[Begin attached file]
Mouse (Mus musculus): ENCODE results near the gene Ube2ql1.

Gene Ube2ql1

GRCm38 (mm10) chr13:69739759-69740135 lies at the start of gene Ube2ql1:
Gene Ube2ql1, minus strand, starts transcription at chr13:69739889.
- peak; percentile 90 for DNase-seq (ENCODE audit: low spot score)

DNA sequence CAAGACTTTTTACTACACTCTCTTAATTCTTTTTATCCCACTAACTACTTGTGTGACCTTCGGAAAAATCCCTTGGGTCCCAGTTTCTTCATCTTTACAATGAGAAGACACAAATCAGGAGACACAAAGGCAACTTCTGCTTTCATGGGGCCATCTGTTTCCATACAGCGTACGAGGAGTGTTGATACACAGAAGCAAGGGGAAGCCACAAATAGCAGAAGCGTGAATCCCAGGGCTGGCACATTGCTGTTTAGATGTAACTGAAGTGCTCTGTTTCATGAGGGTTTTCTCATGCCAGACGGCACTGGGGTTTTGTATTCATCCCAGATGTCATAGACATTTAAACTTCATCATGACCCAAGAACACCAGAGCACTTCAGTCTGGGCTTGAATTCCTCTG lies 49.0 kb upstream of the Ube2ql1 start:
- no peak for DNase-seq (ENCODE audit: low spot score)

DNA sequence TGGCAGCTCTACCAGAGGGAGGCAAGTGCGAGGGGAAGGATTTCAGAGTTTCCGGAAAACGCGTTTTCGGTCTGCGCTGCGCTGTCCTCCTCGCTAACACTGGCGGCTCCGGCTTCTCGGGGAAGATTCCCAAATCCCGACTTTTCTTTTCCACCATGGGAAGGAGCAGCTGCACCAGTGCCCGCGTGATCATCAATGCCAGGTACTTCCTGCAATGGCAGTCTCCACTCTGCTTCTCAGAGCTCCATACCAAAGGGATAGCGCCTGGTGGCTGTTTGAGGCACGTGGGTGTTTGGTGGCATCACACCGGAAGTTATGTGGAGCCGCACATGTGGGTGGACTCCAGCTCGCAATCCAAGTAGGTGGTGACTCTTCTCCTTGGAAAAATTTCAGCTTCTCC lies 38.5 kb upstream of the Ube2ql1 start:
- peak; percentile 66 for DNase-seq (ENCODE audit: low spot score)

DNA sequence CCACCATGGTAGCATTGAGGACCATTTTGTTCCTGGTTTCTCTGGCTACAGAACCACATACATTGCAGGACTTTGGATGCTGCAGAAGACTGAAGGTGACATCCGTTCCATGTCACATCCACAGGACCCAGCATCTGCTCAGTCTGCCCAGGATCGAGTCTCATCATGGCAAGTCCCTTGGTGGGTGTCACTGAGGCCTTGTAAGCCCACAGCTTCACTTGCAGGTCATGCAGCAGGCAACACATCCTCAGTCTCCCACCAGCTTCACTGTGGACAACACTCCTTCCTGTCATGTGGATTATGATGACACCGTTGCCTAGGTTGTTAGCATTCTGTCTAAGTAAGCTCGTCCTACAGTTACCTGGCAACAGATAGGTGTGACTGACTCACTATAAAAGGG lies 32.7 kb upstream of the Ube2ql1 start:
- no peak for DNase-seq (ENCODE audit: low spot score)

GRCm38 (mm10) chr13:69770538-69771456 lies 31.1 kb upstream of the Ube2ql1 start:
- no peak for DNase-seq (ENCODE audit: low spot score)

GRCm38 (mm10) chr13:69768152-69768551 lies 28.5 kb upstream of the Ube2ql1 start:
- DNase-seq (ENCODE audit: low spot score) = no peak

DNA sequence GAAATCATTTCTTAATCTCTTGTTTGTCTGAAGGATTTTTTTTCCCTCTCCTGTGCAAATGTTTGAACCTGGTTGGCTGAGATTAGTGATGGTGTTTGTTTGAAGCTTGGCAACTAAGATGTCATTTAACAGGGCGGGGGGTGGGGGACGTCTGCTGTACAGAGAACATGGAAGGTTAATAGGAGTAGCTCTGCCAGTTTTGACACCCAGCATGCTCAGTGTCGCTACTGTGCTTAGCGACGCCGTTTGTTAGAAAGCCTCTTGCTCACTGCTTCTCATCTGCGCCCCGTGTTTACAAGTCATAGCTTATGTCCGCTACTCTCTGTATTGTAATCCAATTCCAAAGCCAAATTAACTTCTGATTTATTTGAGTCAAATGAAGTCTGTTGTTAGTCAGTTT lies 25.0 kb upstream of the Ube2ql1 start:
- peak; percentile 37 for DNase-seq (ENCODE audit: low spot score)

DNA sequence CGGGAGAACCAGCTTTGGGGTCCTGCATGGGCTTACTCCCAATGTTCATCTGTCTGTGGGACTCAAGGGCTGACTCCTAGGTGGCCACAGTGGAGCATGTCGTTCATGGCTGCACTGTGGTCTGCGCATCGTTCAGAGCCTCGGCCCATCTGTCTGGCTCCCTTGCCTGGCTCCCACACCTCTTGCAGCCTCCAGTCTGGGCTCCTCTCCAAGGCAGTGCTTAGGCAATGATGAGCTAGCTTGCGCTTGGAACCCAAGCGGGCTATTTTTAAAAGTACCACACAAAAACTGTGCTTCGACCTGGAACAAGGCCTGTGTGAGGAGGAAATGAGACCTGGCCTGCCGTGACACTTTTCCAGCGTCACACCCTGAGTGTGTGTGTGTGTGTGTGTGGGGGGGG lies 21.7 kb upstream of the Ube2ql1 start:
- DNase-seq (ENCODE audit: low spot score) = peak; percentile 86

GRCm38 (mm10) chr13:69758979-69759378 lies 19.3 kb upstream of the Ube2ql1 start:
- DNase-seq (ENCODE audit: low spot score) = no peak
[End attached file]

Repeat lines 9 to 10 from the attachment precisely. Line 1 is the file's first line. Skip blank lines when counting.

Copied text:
- peak; percentile 66 for DNase-seq (ENCODE audit: low spot score)

DNA sequence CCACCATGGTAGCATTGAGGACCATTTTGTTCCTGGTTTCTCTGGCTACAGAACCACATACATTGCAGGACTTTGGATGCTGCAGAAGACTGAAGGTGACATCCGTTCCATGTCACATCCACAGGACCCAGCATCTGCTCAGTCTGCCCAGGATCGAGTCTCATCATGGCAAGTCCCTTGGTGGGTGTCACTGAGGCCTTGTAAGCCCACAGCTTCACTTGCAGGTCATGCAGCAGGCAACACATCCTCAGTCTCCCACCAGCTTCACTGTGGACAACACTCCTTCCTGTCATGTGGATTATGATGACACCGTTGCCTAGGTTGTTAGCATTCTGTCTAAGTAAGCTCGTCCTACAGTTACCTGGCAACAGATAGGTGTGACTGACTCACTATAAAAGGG lies 32.7 kb upstream of the Ube2ql1 start: